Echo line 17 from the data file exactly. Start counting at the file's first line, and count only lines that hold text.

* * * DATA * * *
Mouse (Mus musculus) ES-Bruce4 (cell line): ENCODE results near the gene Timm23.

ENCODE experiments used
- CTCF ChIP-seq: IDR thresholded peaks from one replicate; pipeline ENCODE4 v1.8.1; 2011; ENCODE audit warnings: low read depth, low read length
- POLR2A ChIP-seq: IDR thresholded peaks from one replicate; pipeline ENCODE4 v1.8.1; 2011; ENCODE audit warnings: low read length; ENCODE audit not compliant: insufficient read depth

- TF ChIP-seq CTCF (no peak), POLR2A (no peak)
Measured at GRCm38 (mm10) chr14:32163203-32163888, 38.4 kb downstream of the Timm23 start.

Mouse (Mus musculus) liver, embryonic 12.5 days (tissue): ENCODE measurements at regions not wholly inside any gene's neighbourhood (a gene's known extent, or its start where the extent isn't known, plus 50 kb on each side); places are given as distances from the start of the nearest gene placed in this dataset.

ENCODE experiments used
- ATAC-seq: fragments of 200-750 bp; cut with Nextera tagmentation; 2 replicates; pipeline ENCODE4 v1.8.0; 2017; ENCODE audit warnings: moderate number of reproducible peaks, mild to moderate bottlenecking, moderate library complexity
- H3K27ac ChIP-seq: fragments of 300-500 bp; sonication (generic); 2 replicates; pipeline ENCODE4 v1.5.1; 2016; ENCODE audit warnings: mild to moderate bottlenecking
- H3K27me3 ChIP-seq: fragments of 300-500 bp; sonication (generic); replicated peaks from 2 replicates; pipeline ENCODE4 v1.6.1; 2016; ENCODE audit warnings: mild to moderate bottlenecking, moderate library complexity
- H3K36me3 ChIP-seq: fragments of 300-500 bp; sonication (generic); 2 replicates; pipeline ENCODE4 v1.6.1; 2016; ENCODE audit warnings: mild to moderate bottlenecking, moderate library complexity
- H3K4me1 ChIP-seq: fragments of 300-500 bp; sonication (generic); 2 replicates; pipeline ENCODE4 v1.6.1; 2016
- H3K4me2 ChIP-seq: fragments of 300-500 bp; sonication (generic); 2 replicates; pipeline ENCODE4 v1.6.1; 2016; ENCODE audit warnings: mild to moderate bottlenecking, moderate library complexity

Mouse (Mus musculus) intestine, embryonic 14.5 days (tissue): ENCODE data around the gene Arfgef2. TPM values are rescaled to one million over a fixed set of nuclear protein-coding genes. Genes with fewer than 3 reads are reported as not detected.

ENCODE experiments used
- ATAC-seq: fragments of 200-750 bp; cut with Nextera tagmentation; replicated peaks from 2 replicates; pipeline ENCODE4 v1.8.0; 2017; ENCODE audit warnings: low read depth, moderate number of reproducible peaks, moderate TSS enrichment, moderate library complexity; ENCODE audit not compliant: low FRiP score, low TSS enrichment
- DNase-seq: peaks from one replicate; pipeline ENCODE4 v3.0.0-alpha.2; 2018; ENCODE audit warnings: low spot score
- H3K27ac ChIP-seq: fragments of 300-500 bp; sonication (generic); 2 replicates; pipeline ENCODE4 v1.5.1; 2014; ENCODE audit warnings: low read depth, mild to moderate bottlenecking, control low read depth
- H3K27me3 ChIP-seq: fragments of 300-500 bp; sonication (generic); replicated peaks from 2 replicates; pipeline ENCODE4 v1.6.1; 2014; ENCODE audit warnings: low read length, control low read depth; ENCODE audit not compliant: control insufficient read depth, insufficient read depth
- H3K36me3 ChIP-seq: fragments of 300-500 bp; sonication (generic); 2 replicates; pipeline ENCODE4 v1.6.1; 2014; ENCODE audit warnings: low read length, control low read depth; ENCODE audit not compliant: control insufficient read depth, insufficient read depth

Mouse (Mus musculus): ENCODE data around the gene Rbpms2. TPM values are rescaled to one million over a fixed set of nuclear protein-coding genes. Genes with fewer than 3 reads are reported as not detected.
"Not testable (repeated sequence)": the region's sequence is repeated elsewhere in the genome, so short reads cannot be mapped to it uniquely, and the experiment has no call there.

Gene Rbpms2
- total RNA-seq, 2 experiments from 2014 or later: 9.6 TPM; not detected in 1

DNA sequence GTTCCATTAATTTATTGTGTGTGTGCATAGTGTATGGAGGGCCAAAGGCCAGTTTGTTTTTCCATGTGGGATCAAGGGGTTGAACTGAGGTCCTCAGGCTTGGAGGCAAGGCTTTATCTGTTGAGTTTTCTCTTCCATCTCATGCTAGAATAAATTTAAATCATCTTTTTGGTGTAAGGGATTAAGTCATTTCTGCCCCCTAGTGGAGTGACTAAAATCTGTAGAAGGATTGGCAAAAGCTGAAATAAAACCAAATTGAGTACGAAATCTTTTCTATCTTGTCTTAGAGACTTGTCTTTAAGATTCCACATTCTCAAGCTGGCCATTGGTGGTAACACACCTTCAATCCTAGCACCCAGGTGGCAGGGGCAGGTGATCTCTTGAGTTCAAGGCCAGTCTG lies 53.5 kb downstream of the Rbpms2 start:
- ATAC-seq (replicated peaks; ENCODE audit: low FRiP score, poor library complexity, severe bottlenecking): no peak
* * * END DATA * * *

- ATAC-seq: fragments of 200-750 bp; cut with Nextera tagmentation; replicated peaks from 2 replicates; pipeline ENCODE4 v1.8.0; 2017; ENCODE audit warnings: low read depth, moderate number of reproducible peaks, moderate TSS enrichment, moderate library complexity; ENCODE audit not compliant: low FRiP score, low TSS enrichment